In an event titled Gaining/Losing Control: The Artist and the Book Format Stephen J. Bury presented a talk on book art to a crowded auditorium of art enthusiasts, curious students and community members on Feb. 2. The talk, which was as a part of a series of programing on book art at Hopkins and around Baltimore, covered different traditional and experimental books from the early 20th to the 21st century.
Bury, an art historian who currently works as the chief librarian at the Frick Art Reference Library in New York City, is an expert on artists’ books and has published Artists’ Multiples and Multiplication as well as Breaking the Rules: The Printed Face of the European Avant-Garde among other publications. His discussion was centered around the digital age and the mass production of books that has greatly transformed the medium of reading. It was enlightening for audiences to be reminded of the artistry that can go into designing a book and how the book format itself can be reimagined into art.
In recent years, Bury coined the currently accepted definition of artists’ books, which he defines as “books or book-like objects over the final appearance of which an artist has had a high degree of control; where the book is intended as a work of art in itself.” These books allow the artists to give the books their own sense of style and meaning that allow them to expand what is on the page or provide completely new meaning.
After describing the many different types of works including traditional books, mass printed books, single edition books and experimental books, Bury also talked about the history of book art. The art form started out as a mixture of religious symbolism and Anglo Saxon imagery. With the invention of printing and mass type, the artist became another separate from the book itself with the author becoming the writer and the artist became a separate entity.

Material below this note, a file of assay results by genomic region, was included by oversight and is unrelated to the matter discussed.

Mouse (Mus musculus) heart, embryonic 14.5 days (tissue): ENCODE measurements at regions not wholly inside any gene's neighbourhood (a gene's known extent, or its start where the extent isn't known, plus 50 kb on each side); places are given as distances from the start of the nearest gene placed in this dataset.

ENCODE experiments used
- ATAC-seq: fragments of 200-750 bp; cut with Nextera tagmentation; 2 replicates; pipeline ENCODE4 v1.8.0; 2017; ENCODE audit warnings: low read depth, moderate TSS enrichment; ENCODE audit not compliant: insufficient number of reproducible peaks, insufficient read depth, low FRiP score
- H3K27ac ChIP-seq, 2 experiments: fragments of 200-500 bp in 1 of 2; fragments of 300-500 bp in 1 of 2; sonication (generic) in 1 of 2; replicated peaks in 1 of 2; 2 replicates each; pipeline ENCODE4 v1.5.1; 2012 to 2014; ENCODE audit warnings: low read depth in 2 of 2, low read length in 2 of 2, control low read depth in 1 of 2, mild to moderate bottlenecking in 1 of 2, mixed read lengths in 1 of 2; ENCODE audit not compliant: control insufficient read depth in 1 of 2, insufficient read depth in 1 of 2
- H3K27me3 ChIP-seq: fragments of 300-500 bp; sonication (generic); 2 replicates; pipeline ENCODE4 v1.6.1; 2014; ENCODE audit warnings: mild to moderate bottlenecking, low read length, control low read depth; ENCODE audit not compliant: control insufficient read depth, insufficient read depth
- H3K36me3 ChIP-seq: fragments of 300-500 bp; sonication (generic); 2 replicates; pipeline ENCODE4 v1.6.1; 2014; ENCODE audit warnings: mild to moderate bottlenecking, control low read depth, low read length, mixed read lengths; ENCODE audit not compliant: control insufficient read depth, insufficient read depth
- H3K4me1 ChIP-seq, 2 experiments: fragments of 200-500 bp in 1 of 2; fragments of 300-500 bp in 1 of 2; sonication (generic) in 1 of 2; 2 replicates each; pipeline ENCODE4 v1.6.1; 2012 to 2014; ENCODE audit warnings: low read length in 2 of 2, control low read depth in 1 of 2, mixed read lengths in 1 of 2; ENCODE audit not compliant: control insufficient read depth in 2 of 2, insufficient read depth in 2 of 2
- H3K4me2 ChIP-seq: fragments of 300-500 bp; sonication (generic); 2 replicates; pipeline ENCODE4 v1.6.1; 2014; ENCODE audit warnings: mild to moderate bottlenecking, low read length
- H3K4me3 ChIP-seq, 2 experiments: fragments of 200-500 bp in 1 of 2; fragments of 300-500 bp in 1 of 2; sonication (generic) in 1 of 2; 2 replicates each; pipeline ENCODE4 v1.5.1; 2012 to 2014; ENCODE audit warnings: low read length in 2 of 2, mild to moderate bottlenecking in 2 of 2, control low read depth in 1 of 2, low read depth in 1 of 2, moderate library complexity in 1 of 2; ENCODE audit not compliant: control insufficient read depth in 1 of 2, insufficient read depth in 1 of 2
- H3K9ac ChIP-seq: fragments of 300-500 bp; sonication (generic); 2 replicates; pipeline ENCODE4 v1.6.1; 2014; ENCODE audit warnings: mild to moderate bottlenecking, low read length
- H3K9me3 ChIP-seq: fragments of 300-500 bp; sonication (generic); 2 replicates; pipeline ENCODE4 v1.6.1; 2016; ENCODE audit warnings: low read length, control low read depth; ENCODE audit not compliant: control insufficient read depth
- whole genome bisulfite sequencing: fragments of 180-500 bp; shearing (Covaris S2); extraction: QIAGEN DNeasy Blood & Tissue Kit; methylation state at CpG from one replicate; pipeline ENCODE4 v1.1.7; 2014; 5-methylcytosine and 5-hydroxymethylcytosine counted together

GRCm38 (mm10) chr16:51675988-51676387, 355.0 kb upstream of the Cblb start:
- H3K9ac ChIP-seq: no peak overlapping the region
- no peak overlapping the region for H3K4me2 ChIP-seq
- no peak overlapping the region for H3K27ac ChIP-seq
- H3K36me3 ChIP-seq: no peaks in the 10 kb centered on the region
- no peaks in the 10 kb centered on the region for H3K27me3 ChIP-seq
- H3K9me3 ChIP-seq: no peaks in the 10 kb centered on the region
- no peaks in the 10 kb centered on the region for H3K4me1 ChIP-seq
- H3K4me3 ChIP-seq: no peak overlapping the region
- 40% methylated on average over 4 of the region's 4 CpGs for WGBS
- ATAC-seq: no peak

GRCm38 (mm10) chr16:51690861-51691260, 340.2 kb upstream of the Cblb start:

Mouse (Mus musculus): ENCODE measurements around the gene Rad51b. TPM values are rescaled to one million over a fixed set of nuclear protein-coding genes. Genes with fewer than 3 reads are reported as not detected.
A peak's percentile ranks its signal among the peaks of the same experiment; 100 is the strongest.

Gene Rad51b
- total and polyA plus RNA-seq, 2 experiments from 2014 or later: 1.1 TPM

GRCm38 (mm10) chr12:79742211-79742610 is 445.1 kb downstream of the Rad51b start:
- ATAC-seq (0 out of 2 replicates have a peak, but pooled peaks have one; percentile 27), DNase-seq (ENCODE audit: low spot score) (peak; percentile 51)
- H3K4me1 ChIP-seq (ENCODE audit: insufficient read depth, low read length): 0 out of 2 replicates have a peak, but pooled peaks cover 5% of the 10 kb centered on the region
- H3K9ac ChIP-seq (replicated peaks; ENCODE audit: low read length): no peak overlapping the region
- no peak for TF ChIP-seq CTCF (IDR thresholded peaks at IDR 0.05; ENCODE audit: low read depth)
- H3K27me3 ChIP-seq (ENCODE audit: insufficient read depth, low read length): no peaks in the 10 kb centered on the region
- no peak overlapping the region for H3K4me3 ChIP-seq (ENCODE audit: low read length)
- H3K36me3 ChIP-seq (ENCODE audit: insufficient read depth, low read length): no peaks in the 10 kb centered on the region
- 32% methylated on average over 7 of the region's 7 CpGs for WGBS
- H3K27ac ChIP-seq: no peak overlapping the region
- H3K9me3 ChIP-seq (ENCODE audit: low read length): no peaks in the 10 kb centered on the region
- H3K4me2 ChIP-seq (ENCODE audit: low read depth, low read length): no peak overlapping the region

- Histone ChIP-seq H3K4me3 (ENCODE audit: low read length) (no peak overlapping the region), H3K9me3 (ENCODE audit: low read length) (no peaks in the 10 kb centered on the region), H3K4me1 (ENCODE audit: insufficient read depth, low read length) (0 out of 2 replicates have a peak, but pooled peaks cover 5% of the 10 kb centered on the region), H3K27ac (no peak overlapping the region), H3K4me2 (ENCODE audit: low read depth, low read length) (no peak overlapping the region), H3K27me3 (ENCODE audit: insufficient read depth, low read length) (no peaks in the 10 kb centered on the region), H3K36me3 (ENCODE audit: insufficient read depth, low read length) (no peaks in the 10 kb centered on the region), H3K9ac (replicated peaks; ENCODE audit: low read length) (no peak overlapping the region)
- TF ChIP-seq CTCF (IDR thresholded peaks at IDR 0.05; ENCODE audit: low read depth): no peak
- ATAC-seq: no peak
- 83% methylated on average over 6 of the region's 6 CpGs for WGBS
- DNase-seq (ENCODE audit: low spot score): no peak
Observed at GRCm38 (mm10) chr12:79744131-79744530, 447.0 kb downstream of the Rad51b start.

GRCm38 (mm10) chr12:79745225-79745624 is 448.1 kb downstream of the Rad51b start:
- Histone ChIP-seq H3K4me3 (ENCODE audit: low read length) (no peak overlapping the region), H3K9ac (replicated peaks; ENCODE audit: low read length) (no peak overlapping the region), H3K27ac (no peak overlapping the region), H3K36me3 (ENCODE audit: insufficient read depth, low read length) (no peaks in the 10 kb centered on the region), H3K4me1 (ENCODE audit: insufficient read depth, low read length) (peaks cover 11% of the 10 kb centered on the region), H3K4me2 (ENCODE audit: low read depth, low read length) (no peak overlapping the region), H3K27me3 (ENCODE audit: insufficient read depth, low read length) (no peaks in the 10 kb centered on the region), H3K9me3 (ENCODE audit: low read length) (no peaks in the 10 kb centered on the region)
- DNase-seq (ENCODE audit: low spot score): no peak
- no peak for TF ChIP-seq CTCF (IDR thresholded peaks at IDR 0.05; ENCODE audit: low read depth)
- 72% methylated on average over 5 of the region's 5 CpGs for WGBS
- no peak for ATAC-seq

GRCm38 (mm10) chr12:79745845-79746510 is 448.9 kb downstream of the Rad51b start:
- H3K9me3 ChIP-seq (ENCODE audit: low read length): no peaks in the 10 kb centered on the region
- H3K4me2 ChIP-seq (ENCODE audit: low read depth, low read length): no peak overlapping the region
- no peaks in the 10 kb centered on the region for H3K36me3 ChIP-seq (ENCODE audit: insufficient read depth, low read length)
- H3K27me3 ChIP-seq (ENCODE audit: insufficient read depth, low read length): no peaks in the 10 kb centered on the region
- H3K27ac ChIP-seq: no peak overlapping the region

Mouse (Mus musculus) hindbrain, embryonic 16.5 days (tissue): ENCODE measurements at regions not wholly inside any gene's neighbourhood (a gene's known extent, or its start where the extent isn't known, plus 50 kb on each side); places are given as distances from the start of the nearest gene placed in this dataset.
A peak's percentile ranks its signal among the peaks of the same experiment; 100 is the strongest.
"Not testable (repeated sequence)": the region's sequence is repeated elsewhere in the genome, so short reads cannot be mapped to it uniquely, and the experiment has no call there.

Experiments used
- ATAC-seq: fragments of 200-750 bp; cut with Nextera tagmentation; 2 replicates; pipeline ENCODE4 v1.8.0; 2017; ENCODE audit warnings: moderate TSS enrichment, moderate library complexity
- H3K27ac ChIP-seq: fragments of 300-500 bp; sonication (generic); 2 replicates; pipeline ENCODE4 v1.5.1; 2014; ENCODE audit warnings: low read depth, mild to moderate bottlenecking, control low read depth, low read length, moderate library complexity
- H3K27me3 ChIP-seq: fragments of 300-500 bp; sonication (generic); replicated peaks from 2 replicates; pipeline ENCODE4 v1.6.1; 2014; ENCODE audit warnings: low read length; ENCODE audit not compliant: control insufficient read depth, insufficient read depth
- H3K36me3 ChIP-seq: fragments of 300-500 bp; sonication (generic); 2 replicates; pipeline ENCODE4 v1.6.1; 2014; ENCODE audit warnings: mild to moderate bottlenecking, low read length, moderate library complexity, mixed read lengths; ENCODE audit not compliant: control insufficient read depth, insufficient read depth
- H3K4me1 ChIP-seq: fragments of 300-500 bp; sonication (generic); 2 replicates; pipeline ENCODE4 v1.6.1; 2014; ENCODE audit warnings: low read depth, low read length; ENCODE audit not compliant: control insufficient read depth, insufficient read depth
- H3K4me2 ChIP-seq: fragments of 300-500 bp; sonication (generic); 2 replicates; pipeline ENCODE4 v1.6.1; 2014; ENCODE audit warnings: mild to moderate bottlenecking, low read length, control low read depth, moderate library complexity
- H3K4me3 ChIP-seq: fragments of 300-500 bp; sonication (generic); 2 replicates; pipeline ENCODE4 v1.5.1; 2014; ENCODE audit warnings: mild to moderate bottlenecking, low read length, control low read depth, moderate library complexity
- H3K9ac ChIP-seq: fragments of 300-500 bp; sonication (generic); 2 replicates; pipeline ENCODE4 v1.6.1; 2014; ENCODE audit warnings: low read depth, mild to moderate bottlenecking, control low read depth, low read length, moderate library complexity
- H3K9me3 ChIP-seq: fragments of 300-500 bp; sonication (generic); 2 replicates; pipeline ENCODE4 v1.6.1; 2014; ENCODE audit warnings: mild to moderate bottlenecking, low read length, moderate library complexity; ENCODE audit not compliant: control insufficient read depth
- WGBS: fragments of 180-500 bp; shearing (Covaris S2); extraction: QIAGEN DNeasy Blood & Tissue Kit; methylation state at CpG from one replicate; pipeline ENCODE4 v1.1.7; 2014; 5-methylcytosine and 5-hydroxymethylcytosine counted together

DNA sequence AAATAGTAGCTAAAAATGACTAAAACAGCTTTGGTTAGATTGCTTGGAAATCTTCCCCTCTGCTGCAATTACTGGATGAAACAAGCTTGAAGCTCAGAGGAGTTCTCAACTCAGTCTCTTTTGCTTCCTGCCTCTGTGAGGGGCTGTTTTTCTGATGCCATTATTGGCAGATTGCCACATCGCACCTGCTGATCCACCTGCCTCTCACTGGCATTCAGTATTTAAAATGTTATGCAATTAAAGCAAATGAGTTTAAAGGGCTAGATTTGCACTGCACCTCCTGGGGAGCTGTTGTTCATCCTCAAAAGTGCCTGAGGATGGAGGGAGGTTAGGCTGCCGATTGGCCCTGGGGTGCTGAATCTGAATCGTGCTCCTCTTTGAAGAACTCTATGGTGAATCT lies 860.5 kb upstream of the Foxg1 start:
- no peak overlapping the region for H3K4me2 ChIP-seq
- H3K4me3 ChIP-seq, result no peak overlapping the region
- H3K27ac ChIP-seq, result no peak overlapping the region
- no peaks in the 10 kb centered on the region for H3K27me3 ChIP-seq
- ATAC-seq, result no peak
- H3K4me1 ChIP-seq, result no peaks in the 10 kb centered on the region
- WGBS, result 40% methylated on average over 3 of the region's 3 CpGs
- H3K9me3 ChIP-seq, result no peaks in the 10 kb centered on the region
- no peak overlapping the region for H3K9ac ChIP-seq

One of the main artists Bury covered was William Blake. Blake was a 19th century artist who would etch on copper to integrate text with images and sometimes he would even print in color. One of his famous books was the Songs of Innocence which was a gorgeous book with intricate artwork seldom seen in modern books. Another major player was William Morris who also developed artistic engravings in his books.
Most of the artists Bury covered, however, were 20th century book artists. A major player in this was Stéphane Mallarmé who began as a poet was at the forefront of book art at the beginning of the twentieth century. Mallarmé became very influential especially for his extreme focus on the white space of the page. Book artists decorate everything from the covers to the pages themselves.
Recent innovations have help to blur the gap between books and art. Bury proceeded to show the progress of book art throughout the twentieth century and how the methods changed over time. Some of these innovative books include literal blocks with writing on them, books that are meant to have each page torn out and littered and books that are only two dots of glue on the cover.
Bury concluded his talk by talking about the changes in text and what it means to see text on the page.